30 RESULTS Determination of the transcriptional start site of the human YY1 gene. To determine the transcriptional initiation site of the YY1 gene, primer extension was performed using primers spanning the putative transcriptional start site and total HeLa RNA. Identical reactions using yeast tRNA were performed side by side as negative controls. One primer consistently yielded a strong signal indicating one strong transcriptional start site. Alignment with a dideoxynucleotide sequence ladder from FIG. 3. Determination of the 5' end of the human YY1 transcript. Purified total RNA from HeLa cells (lane 5) or tRNA from yeast (lane 6) were used as templates in primer extension analysis using a 25 bp 32 Plabeled antisense oligonucleotide probe and AMV reverse transcriptase. A sequencing ladder of the YY1 promoter was created in parallel and is shown on the left with radiolabeled nucleotides (lanes 1-4). The arrow indicates the most likely start site of transcription. G A T C HeLa total RNA yeast tRNA 1 2 3 4 5 6 G A A T C G A G A G G G C G A A C G G G C 5' 3' +1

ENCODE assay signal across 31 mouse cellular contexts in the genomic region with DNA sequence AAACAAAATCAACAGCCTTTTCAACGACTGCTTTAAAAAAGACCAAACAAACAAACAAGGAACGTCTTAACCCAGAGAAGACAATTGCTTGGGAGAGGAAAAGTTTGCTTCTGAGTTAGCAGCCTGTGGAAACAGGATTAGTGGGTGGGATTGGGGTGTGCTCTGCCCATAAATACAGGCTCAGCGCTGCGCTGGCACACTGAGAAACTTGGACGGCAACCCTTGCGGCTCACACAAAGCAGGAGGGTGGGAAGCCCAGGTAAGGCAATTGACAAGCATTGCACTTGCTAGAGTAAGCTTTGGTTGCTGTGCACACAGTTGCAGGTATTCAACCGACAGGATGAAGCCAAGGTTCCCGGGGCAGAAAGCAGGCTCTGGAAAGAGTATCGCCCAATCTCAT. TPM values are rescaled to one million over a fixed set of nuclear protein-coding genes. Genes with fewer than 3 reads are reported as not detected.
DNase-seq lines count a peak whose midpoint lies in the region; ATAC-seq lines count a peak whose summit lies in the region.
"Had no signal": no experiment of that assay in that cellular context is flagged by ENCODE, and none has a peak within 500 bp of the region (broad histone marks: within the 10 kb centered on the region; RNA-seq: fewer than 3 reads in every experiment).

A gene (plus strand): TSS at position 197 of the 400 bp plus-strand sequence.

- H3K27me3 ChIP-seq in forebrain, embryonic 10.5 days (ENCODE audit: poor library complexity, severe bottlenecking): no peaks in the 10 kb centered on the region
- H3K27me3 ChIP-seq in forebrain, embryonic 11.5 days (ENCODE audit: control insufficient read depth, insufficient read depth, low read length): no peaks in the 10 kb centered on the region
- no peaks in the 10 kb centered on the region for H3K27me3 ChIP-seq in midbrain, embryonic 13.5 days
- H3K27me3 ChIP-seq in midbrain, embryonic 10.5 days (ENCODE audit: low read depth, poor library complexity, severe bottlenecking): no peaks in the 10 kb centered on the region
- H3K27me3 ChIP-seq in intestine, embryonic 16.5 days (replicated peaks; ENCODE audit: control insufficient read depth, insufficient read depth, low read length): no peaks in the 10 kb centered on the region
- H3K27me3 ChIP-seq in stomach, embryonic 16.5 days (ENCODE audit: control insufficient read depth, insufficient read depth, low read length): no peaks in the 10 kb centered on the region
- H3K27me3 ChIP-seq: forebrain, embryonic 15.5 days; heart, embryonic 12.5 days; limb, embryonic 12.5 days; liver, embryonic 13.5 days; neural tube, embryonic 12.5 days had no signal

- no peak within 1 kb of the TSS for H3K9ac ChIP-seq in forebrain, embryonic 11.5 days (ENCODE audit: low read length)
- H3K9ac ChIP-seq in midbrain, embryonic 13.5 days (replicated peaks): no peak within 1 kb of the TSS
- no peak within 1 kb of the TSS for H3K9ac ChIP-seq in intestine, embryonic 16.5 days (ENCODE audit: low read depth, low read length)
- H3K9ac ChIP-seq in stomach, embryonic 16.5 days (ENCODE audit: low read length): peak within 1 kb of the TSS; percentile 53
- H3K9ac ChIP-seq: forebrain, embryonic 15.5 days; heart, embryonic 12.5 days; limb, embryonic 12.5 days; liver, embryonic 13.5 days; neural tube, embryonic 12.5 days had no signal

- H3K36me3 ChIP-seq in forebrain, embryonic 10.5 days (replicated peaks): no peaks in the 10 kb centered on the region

31 the same primer showed that the strong signal corresponds to a G within a GC-rich region of the YY1 promoter (Fig. 3) However, due to the cap structure of the mRNA, the true transcription initiation site might be the A immediately preceding this G. Transcriptional analysis of the human YY1 promoter. A 3.6 kb Eco RI/ Nco I fragment of the genomic clone containing sequences upstream of the ATG codon in the YY1 cDNA was subcloned into pGL2-Basic and the resulting plasmid was named p-3600Luc. The pGL2-Basic vector contains a firefly luciferase gene but no eukaryotic promoter or enhancer sequences. When transiently transfected into HeLa cells, p-3600Luc resulted in a 180-fold increase in luciferase activity compared to pGL2-Basic alone (Fig. 4). To determine the 5' boundary of the YY1 promoter, serial deletion constructs of p-3600Luc were generated and assayed for luciferase activities in HeLa cells after transient transfection. As shown in Figure 4, deletion constructs p-2100Luc, p-1729Luc, p1514Luc, p-1248Luc, p-1110Luc, p-917Luc, p-478Luc, and p-277Luc exhibited similar levels of luciferase activities to p-3600Luc. Deletion of the promoter to +54 drastically reduced the luciferase activity, suggesting the presence of a positive cis acting element between positions -277 and +54. However, a significant increase in luciferase activity was observed between p-1514Luc and p-1248Luc, indicating a negative cis -acting element was present between nt -1514 and -1248 of the YY1 promoter. Further deletions of the YY1 promoter to position +379 completely abolished the luciferase activity to the background level (compared to pGL2-Basic). These results suggest that a minimal sequence of 54 bp located downstream of the